How to Convert Parts Per Million to Conductivity

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The conductivity of water is the result of ions that carry the electrical current. Ion concentration is frequently reported in parts per million. Because ions carry the electrical current, conductivity is directly related to ion concentration. The higher the ion concentration (expressed in parts per million), the higher the conductivity. For this reason, water bottlers and wastewater treatment facilities like Lenntech use conductivity as a way of measuring the purity of the water they handle. Below is an easy conversion between parts per million and conductivity.

    Divide the parts per million value by 0.64 to convert to a conductivity value. Lenntech reports this conversion as a general average value. In practice, different ions have different conductivity. Therefore, to be absolutely accurate, it would necessary to know the concentration of every ion present. This is difficult under most circumstances, so we use an accepted average value instead.

    The resulting value is in units of microSiemens per meter. MicroSiemens is a unit of conductivity. Conductivity is affected by the dimensions of the space and the distance the current travels, so it is most often reported in conductivity (Siemens) per unit distance (meters). The SI unit for conductivity is Siemens per meter. You can further convert microSiemens per meter to Siemens per meter by dividing your value by 1,000,000 and changing the units to Siemens per meter.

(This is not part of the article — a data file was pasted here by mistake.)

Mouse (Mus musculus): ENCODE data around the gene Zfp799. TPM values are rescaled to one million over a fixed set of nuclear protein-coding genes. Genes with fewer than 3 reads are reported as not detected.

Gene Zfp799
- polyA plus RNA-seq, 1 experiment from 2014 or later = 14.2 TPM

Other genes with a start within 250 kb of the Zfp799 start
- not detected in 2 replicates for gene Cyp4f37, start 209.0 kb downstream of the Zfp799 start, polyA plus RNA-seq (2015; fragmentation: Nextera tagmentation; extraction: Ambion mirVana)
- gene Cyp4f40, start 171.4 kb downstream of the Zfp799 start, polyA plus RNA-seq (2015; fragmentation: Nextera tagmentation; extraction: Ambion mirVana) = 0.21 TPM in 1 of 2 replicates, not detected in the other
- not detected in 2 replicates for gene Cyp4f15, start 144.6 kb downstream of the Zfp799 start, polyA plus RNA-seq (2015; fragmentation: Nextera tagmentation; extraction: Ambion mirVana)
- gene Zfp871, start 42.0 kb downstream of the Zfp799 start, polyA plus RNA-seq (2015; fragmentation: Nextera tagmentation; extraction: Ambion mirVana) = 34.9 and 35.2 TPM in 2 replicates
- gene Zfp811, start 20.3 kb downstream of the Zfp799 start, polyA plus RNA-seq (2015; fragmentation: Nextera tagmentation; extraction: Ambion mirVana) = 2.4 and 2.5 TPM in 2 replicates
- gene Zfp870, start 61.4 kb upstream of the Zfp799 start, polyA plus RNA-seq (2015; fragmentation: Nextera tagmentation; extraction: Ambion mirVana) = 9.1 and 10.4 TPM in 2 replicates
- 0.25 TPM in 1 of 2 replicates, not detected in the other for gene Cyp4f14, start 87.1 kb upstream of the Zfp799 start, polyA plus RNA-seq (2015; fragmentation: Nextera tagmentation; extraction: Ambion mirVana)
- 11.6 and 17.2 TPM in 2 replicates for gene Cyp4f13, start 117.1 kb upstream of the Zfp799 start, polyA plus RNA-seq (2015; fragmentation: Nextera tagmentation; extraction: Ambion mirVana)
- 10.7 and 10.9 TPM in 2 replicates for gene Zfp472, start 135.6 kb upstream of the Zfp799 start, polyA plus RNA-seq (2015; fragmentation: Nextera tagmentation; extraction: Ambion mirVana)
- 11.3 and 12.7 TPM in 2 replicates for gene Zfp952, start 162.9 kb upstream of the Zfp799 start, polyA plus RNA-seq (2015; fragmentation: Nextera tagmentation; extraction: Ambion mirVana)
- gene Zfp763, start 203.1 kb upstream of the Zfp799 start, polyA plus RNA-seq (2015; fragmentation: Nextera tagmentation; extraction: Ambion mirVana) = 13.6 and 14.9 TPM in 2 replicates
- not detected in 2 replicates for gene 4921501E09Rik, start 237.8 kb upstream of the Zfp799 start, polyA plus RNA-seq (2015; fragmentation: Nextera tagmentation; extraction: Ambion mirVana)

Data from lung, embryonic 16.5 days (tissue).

Convert the value to scientific notation. As conductivity is often either a very large or very small value, reported values are frequently reported in scientific notation. This is accomplished by moving the decimal point until only a one's place is present. The number of places the decimal point was moved to is noted by a base 10 exponent. For example, 6300000.0 is reported as 6.3x10^6 and 0.00043 is reported as 4.3x10^-4.

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About the Author

Dr. Alex Tan has been writing in science for more than six years. She is now working as a technical and science writer in California. Tan received her Ph.D. from Johns Hopkins University

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